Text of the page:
The Democratic Party of Japan (DPJ) came to power in 2009 with a commanding majority, ending fifty years of almost uninterrupted Liberal Democratic Party (LDP) rule. What explains the DPJ's rapid rise to power? Why has policy change under the DPJ been limited, despite high expectations and promises of bold reform? Why has the party been paralyzed by internecine conflict? This volume examines the DPJ's ascendance and its policies once in power.
Chapters in the volume cover: DPJ candidate recruitment, the influence of media coverage, nationalization of elections, electoral system constraints on policy change, the role of third parties, municipal mergers, the role of women, transportation policy, fiscal decentralization, information technology, response to the Fukushima nuclear disaster, security strategy, and foreign policy.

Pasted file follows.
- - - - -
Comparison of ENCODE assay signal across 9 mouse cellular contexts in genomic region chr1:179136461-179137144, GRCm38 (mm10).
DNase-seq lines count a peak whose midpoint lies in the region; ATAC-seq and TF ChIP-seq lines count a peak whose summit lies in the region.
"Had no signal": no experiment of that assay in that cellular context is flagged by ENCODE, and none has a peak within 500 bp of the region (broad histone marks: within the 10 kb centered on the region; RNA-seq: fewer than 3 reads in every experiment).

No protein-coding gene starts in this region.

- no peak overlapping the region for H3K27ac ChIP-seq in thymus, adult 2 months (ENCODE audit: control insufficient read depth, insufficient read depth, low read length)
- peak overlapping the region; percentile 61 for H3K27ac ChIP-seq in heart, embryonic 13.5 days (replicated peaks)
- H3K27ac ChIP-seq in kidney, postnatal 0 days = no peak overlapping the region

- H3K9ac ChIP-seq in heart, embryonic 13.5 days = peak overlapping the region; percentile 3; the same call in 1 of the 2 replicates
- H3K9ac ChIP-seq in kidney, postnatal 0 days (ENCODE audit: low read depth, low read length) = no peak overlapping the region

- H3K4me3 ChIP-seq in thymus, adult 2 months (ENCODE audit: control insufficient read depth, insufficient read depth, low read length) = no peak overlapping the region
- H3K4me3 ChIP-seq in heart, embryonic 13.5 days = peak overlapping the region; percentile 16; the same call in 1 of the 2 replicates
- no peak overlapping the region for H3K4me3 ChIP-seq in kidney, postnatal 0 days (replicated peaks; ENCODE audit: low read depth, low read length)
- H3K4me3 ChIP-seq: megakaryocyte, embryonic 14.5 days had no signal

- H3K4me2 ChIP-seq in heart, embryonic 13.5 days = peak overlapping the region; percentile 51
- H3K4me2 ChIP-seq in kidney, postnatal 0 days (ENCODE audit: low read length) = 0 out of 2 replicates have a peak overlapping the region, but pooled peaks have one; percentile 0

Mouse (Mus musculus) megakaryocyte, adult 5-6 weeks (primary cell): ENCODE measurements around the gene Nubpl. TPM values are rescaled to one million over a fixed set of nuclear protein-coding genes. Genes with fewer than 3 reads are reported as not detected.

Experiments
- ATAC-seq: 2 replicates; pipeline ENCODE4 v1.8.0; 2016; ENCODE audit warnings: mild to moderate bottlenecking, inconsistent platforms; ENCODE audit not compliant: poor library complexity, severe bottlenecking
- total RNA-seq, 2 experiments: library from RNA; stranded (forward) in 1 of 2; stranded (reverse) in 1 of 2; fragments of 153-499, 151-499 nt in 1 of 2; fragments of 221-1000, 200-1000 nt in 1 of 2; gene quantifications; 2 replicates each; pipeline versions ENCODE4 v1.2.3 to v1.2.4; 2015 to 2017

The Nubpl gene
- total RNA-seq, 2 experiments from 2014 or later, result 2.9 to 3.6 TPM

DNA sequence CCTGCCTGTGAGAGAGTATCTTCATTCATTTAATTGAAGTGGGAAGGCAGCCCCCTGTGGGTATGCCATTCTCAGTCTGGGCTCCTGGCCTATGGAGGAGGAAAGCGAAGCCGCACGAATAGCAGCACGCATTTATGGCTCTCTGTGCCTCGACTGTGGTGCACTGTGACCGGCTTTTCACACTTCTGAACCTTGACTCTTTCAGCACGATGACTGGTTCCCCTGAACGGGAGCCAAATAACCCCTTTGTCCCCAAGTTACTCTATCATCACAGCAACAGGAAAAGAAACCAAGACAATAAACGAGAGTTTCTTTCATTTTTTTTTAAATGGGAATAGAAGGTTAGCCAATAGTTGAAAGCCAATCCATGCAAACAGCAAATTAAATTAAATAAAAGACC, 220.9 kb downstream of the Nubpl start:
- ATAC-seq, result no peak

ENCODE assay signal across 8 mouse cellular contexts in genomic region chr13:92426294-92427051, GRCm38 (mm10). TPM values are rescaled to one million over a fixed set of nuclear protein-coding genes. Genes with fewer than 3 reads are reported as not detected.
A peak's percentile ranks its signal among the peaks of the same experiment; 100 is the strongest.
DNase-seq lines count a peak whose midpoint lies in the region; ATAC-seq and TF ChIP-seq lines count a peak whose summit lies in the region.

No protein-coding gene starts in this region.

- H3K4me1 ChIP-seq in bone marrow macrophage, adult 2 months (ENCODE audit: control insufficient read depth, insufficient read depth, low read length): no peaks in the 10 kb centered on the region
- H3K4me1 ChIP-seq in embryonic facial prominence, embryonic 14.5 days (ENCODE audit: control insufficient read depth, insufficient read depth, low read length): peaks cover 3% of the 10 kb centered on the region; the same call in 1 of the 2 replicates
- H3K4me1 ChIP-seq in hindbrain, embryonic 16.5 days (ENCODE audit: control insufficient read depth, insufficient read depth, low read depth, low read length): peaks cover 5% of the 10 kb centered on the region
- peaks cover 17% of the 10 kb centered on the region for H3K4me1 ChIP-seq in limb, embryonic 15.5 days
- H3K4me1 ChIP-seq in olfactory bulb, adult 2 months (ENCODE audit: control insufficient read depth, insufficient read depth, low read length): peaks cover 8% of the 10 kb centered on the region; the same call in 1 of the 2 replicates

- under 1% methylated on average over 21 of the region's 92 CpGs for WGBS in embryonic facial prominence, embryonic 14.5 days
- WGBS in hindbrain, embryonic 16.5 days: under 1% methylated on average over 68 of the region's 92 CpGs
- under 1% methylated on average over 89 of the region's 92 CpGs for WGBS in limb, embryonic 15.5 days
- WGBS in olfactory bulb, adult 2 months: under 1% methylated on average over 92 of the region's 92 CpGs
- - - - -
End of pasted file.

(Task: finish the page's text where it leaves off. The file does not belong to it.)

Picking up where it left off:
Japan under the DPJ makes important contributions to the study of Japanese politics, while drawing upon and advancing scholarship on a wider range of issues of interest to political scientists.
Contributors include Kenneth McElwain (University of Michigan), Ethan Scheiner (University of CaliforniaDavis), Steven Reed (Chuo University, Japan ), Kay Shimizu (Columbia University), Daniel Smith (Stanford University), Robert Pekkanen (University of Washington), Ellis Krauss (University of CaliforniaSan Diego), Yukio Maeda (University of Tokyo), Linda Hasunuma (Franklin and Marshall College), Alisa Gaunder (Southwestern University), Christopher Hughes (University of Warwick, UK), and Daniel Sneider (Stanford University).